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Hum gained local and regional prominence shortly after forming in Champaign, Illinois, in 1989. The group became nationally recognized in 1991 when it released its first album, Fillet Show. Fillet Show became popular as part of the grunge movement that had been inspiring musicians in the Pacific Northwest for more than a decade. As grunge spread across the country, many music enthusiasts identified Hum as a regional version of the sound.
At first, Hum played shows in nearby cities, including Indianapolis, St. Louis, Louisville and Chicago, where they recorded with famed sound engineer Steve Albini, who co-founded the band Shellac. As the band gained more regional success, it participated in larger tours that included dates on the East and West Coasts.
Hum disbanded in 2000, but the group has reunited several times for short tours. Some of the most well-attended reunion shows have taken place at Riot Fest in Chicago and Fun Fun Fun Fest in Austin, Texas.
Hum's albums and singles
Although Hum's first two albums, Fillet Show and Electra 2000, did not find commercial success, they laid the groundwork for a unique sound that helped the band find a loyal following in the mid-1990s. The group's third album, You'd Prefer an Astronaut, peaked at No. 105 on the Billboard 200. The album included Hum's most popular song, "Stars," a single that reached No. 11 on Billboard magazine's list of Hot Modern Rock Tracks. The single peaked at No. 28 on the Mainstream Rock music chart.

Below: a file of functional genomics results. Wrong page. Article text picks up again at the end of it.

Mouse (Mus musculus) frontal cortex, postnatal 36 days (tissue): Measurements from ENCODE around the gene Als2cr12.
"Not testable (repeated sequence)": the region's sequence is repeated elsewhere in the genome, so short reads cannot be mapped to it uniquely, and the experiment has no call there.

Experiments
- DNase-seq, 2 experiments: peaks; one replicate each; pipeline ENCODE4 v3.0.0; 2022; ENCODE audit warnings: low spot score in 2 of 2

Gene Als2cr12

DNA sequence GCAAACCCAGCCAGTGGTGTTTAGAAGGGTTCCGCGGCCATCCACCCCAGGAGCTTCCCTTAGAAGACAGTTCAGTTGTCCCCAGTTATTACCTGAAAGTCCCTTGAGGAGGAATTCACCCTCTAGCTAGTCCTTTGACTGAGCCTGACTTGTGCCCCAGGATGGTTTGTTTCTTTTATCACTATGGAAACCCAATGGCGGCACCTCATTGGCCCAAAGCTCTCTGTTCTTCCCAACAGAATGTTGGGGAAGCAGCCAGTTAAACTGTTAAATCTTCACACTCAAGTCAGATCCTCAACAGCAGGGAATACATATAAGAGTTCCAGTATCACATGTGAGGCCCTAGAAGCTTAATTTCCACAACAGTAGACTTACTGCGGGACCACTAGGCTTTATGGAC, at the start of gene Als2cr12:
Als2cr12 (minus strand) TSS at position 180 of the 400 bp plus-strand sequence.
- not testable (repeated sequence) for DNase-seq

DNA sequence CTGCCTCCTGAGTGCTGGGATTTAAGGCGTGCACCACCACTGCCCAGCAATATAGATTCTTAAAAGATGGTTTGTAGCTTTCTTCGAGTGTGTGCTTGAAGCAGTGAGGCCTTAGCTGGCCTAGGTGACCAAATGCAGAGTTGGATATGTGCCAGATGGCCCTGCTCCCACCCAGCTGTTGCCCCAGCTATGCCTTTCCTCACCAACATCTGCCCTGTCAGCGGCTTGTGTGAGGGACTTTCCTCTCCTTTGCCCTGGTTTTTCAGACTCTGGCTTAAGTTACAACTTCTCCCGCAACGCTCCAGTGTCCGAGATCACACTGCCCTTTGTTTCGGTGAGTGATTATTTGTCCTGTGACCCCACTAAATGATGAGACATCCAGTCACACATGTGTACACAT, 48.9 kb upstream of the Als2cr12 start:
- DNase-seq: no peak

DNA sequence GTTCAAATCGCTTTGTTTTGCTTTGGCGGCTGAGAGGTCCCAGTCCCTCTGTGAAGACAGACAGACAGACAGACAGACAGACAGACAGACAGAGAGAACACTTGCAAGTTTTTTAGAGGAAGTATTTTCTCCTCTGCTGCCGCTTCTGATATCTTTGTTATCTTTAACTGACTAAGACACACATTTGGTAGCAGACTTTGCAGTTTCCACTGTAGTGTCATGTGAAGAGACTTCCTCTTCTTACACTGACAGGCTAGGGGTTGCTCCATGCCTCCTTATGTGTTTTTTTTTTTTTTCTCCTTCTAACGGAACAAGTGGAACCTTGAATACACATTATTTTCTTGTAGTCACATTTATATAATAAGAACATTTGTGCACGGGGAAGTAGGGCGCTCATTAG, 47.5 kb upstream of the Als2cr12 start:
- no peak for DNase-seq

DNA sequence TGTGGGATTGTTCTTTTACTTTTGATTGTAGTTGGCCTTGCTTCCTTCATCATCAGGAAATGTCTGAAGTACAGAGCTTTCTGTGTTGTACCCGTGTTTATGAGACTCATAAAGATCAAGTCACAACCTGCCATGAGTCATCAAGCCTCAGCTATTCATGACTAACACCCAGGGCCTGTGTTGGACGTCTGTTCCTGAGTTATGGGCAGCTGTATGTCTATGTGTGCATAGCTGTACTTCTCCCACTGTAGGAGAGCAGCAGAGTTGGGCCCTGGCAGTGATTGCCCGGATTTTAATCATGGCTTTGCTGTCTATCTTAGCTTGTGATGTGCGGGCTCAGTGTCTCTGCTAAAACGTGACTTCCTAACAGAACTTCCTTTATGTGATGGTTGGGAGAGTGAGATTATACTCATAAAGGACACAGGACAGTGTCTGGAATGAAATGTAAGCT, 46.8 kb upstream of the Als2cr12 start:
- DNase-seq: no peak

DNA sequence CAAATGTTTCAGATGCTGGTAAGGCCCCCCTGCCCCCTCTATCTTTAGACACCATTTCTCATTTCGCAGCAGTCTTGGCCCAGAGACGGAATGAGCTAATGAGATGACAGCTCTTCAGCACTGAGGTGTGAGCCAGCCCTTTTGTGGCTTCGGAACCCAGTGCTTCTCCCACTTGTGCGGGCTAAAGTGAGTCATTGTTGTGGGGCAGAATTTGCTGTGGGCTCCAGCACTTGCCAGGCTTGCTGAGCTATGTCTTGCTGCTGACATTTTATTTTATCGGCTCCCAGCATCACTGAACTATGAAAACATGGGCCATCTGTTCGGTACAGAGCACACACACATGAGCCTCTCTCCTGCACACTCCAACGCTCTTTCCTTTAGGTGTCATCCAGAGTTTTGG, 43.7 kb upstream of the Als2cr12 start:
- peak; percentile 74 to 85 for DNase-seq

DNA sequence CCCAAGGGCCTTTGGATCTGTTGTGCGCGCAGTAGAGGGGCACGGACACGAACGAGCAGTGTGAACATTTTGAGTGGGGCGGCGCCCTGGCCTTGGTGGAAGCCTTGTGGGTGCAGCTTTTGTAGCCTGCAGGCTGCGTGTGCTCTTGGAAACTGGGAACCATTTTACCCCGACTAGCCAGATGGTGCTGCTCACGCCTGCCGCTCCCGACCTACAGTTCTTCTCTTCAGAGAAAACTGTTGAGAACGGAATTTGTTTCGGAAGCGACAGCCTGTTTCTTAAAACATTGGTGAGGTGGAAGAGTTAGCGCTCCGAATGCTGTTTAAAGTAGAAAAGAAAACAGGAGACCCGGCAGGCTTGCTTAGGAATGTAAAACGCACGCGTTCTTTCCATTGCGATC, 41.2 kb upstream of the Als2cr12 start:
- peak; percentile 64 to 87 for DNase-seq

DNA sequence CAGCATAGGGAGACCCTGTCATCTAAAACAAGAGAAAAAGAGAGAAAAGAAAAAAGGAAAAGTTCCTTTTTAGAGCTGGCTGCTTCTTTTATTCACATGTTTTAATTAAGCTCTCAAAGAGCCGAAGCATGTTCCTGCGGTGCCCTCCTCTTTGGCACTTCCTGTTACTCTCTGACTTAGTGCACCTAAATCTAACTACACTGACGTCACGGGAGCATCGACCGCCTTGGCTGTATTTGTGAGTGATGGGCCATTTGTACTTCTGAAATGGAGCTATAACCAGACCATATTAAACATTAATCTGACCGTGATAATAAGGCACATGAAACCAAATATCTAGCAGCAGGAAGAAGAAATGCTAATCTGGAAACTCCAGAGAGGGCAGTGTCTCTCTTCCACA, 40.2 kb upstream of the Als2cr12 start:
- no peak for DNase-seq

Following the success of You'd Prefer an Astronaut, Hum released Downward Is Heavenward in 1998. The album reached No. 150 on the Billboard 200. The single "Comin' Home" peaked at No. 37 on the Hot Modern Rock Tracks chart.
Hum's reunion shows
It didn't take long for Hum to return to the stage after calling it quits in 2000. In 2003, the group reunited for a concert at the Sloss Furnace in Birmingham, Alabama. The band members didn't regroup again until 2011, when they played the A.V. Fest in Chicago and Fun Fun Fun Fest in Austin.
In 2015, Hum embarked on two short tours. The first tour brought Hum to five cities on the East Coast in support of the band Failure. Later that year, Hum started a six-city tour on the West Coast as co-headliners with the band Mineral.
Members of Hum insist that the band does not play regularly. They admit, however, that they will likely write, record and tour as time permits. Although Hum isn't central to their lives, it gives them opportunities to reconnect with fans and enjoy playing songs written during the heyday of grunge and alternative music.
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